The Bureaucratic Labyrinth: Jokowi’s Call for Liberation from Administrative Chains

In the dimly lit corridors of bureaucracy, President Joko Widodo, a figure known to many as Jokowi, recently voiced his discontent with the performance of Indonesia’s civil servants (ASN). In a speech delivered during the National Meeting of Civil Service Corps (Rakernas Korpri) on October 3, 2023, Jokowi expressed his unease about the unyielding focus of ASN on the intricacies of the Statement of Accountability (SPJ) paperwork. He described witnessing numerous instances where ASNs became excessively engrossed in the administrative maze of SPJ, neglecting their actual fieldwork, which should have been their paramount concern.

For Jokowi, the heart of the matter lay in the skewed priorities of the local bureaucracy. He argued vehemently that the bureaucratic machinery should not be fixed solely on SPJ. Instead, he advocated for a shift in focus towards enhancing economic growth, setting a minimum target of 6 percent, curbing inflation rates above 3 percent, and grappling with the persistent issue of poverty. To him, these challenges should form the nucleus of the local bureaucracy’s endeavors, eclipsing the bureaucratic labyrinth of SPJ and administrative protocols.

Jokowi, in his characteristic style, underscored the imperative need for an overhaul of Indonesia’s ASN system. He called upon Azwar Anas, the Minister of State Apparatus Empowerment and Bureaucratic Reform (Menpan-RB), to devise a new system after the approval of the revised ASN Law. In Jokowi’s vision, the bureaucratic apparatus should adapt to the evolving times, liberating itself from mundane routines that revolve incessantly around SPJ and administrative intricacies.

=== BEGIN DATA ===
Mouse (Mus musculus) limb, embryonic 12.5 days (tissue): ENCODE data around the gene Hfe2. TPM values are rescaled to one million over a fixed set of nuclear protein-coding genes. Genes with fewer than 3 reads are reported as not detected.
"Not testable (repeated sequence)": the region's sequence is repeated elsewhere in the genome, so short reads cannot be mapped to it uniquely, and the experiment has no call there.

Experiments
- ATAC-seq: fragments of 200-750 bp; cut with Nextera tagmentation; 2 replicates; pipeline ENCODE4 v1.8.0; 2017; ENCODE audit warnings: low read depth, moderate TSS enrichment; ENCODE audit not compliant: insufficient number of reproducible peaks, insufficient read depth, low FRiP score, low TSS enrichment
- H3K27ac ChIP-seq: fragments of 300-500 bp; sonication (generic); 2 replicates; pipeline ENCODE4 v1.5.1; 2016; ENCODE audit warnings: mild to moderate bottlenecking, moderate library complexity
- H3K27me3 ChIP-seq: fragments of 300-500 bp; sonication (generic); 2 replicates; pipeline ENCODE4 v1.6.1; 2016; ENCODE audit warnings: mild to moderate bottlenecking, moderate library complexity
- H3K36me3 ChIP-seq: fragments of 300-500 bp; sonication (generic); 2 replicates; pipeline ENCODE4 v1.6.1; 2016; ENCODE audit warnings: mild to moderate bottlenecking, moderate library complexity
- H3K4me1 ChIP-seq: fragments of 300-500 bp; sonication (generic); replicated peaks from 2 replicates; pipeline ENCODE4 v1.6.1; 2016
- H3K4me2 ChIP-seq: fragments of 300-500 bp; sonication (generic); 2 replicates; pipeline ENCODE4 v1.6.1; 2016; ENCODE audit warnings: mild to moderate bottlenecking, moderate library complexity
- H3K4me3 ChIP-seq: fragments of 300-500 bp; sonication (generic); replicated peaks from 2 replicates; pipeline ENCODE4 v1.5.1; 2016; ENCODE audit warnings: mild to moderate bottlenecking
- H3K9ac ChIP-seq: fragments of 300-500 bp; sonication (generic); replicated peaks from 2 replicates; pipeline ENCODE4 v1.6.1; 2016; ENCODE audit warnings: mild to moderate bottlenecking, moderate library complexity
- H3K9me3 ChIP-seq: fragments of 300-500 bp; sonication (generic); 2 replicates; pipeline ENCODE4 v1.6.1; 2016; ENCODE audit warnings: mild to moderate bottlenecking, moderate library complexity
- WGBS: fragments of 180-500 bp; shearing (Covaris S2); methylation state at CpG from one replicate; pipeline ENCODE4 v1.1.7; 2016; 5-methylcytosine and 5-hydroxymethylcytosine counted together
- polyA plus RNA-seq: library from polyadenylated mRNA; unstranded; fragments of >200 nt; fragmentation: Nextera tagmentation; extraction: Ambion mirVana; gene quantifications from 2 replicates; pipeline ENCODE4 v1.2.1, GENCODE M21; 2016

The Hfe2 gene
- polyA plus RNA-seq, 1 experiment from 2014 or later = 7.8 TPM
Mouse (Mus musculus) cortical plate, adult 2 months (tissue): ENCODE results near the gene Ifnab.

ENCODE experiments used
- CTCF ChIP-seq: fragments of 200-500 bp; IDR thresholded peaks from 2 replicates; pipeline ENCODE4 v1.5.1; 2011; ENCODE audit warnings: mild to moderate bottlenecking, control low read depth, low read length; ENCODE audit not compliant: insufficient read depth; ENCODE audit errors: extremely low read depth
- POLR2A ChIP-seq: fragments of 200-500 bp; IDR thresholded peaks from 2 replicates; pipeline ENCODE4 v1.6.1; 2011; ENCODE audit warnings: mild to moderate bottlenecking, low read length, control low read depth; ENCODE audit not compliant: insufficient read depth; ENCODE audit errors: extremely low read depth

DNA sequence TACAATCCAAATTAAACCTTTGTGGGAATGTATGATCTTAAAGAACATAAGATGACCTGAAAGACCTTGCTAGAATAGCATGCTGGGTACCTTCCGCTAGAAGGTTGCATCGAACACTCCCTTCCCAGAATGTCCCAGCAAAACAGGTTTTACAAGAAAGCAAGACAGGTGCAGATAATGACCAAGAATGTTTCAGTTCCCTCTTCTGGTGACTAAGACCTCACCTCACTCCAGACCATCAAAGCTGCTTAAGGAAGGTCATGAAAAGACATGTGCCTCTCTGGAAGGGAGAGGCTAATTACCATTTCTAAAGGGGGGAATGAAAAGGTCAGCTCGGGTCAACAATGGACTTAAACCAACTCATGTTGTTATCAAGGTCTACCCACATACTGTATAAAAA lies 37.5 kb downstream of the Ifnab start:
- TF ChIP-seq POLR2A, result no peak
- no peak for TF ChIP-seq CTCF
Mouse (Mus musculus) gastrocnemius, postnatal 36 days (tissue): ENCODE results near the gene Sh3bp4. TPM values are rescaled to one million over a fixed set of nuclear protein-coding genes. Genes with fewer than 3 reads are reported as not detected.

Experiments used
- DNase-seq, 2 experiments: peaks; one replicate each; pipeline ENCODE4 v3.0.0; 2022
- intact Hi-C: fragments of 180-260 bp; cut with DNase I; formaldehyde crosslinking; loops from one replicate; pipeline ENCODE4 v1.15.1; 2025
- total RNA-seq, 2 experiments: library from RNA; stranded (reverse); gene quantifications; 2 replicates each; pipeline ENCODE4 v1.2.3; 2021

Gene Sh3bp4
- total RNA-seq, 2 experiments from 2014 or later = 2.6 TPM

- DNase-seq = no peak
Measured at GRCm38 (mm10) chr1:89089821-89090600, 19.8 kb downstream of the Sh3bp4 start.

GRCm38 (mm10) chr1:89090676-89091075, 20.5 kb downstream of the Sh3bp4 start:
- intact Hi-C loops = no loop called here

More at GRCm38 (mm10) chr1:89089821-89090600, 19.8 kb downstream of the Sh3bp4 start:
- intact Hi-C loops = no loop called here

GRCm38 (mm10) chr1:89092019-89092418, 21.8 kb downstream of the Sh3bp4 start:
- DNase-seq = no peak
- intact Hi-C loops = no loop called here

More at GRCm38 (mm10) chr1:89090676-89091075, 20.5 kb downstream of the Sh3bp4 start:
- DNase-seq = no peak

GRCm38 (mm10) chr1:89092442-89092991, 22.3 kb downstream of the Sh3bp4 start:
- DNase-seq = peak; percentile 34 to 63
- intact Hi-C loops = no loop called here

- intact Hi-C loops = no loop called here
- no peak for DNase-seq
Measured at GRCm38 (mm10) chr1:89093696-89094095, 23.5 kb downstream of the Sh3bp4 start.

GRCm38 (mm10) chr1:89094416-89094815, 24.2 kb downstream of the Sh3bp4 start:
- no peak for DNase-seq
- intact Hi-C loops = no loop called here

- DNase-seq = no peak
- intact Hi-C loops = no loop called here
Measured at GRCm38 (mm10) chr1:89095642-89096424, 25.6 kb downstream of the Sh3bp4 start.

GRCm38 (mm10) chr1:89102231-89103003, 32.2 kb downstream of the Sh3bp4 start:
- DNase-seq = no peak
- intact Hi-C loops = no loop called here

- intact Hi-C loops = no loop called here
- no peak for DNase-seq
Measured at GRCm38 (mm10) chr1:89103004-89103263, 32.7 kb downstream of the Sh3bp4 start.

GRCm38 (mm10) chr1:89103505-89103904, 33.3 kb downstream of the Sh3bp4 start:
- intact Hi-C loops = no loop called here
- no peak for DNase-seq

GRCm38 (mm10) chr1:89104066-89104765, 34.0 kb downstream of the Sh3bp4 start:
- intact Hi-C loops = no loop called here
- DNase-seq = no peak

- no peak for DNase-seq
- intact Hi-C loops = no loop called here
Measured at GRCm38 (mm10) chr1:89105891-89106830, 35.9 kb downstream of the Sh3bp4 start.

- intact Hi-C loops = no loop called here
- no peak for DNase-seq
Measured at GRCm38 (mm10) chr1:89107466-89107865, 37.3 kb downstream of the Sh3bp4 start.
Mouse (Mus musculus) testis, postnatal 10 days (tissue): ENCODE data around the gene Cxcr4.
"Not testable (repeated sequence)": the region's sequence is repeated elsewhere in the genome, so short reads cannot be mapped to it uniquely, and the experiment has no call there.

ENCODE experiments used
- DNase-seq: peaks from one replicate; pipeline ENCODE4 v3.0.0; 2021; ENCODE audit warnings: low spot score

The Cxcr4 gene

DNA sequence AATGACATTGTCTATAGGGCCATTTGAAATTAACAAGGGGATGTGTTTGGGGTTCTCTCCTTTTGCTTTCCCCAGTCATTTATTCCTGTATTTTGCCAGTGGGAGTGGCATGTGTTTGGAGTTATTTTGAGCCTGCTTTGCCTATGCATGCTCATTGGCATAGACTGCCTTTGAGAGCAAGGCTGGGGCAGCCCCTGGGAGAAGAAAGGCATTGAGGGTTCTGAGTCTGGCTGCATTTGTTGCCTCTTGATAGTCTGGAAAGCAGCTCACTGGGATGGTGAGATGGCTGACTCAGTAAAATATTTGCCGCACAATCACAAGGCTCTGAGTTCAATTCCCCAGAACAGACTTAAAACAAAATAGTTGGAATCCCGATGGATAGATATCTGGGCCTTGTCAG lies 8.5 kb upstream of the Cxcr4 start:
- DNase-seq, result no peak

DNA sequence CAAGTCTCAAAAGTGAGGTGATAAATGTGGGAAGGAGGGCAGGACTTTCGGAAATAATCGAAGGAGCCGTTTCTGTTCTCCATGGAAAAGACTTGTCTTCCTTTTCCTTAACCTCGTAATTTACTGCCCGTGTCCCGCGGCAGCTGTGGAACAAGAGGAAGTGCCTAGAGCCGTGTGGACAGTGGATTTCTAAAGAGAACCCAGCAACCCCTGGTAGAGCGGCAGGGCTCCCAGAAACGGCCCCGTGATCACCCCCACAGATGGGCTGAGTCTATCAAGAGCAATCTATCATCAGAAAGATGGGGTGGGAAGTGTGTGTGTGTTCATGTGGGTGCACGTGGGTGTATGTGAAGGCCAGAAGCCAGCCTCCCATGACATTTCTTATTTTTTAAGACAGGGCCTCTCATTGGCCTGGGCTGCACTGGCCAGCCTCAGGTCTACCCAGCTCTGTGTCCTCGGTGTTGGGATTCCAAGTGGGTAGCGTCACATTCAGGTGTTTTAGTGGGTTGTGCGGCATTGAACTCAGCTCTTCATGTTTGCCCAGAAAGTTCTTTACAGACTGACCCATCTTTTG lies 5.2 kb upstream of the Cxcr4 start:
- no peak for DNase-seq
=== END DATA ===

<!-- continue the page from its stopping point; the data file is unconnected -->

This critique of SPJ was not a novelty in Jokowi’s discourse. His proposals for simplifying SPJ, dating back to 2017, were grounded in the belief that ASN should focus on the qualitative essence of their reports rather than being drowned in the sheer quantity of paperwork. This sentiment resonated deeply within the hearts of ASN. Agus Pramusinto, the sage Chairman of the Civil Service Commission (KASN), acknowledged that Jokowi’s concerns echoed the sentiments long harbored by ASN.

In the shadows of bureaucratic complexities, voices like Agus Pramusinto and Adinda Tenriangke Muchtar, the astute Executive Director of The Indonesian Institute, called for an evaluation and simplification of SPJ. They urged for a paradigm shift, one that would empower ASN to channel their energy into tangible public work, yielding outcomes directly felt by the populace. The emphasis lay on ASN’s commitment to public service and the consequential impacts of their endeavors.

Yet, amidst these voices for change, there existed a staunch defense of SPJ as the quintessential tool of ASN’s accountability to the public. Riant Nugroho, the resolute Chairman of the Indonesian Public Policy Society (MAKPI), argued vehemently that SPJ’s essence should remain intact. According to him, the crux of the matter was the simplification of the reporting process, not the obliteration of SPJ itself.

In the tapestry of bureaucratic debates and presidential critiques, the quest for simplifying SPJ emerged as a fundamental step. It was a call to unshackle ASN from the suffocating burdens of administrative intricacies, allowing them to breathe freely and devote their energies towards providing more effective public services. In the labyrinthine world of bureaucracy, these changes bore the promise of transforming Indonesia’s administrative landscape.